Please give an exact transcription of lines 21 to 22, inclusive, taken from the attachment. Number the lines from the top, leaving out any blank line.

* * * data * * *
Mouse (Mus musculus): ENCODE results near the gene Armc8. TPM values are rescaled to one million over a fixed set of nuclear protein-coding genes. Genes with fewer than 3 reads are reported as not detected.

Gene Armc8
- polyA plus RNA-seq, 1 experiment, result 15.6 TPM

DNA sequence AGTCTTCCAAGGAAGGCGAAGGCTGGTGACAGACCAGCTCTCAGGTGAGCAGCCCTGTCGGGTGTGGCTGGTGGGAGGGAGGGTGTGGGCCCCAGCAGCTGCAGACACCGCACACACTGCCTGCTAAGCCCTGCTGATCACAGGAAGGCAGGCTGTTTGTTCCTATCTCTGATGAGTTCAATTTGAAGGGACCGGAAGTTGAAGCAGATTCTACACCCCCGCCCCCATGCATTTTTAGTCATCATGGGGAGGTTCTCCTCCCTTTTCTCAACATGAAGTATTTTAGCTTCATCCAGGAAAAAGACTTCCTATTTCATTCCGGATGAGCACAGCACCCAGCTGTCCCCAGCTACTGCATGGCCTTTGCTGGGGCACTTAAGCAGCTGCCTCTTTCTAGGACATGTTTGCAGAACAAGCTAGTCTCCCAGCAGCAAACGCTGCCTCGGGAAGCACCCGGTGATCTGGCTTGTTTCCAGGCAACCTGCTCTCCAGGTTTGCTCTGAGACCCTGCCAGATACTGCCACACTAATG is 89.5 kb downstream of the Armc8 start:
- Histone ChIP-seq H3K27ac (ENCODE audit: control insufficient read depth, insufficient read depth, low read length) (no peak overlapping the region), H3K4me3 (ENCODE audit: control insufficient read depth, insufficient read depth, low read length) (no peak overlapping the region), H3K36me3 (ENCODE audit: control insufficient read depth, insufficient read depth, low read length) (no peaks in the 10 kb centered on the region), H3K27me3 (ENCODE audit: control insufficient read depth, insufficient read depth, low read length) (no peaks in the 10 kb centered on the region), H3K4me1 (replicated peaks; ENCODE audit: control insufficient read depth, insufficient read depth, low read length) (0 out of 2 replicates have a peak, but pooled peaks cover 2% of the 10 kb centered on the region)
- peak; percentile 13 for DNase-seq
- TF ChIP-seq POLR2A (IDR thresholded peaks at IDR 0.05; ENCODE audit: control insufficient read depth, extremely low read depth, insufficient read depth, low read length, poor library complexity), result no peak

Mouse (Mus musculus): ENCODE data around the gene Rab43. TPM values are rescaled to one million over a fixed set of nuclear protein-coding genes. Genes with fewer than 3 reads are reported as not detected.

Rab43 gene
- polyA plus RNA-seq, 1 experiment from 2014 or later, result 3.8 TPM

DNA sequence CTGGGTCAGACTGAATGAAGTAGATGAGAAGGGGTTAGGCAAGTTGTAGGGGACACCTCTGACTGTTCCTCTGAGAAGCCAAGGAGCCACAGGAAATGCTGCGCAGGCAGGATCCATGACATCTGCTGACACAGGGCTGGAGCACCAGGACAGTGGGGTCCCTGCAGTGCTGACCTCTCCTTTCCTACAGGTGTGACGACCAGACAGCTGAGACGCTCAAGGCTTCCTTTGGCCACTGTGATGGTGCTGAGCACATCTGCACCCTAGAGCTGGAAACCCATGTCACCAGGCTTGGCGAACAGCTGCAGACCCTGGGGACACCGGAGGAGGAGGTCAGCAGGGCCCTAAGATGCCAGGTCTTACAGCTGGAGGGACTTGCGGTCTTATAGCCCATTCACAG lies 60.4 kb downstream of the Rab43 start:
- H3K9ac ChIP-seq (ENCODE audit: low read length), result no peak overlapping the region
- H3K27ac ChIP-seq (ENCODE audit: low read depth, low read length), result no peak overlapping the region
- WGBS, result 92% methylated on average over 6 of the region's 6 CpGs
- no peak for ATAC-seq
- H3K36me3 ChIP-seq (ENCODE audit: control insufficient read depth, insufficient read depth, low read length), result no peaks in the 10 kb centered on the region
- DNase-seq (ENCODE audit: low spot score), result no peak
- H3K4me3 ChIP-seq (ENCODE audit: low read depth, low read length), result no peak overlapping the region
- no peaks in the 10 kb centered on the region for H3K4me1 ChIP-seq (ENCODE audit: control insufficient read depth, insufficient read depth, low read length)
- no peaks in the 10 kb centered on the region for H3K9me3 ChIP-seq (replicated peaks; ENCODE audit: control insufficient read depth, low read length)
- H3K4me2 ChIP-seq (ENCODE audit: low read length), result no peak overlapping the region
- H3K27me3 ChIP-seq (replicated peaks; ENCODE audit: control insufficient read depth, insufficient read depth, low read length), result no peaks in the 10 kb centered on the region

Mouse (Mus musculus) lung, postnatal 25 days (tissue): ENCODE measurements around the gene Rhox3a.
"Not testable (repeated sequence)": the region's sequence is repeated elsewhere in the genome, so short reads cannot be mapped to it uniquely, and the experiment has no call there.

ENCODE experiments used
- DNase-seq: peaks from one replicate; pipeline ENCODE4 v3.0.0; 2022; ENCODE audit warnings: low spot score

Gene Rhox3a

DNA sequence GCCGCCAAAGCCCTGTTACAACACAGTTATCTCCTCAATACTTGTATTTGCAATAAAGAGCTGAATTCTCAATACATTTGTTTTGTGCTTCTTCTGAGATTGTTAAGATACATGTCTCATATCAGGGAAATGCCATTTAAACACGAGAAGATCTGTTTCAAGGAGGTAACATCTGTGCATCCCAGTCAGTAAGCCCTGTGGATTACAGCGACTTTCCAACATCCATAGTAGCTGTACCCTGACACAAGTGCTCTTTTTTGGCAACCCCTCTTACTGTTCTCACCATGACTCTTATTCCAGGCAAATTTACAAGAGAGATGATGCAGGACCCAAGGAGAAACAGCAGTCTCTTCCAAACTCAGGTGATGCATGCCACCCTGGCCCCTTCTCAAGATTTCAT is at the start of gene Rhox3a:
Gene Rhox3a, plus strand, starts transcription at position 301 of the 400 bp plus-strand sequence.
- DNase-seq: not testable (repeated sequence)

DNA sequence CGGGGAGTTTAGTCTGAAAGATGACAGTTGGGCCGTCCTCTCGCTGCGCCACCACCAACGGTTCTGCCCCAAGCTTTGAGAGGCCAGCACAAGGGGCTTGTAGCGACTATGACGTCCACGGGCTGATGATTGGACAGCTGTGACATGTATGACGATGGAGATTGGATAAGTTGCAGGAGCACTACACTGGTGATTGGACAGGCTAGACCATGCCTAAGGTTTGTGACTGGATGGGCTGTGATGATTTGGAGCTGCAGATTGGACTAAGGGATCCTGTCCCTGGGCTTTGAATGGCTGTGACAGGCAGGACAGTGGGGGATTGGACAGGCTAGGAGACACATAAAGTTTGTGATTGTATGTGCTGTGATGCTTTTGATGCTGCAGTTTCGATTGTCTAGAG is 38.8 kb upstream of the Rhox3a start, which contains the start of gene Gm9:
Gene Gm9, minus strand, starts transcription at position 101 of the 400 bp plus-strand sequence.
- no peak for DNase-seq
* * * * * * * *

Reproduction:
- H3K4me2 ChIP-seq (ENCODE audit: low read length), result no peak overlapping the region
- H3K27me3 ChIP-seq (replicated peaks; ENCODE audit: control insufficient read depth, insufficient read depth, low read length), result no peaks in the 10 kb centered on the region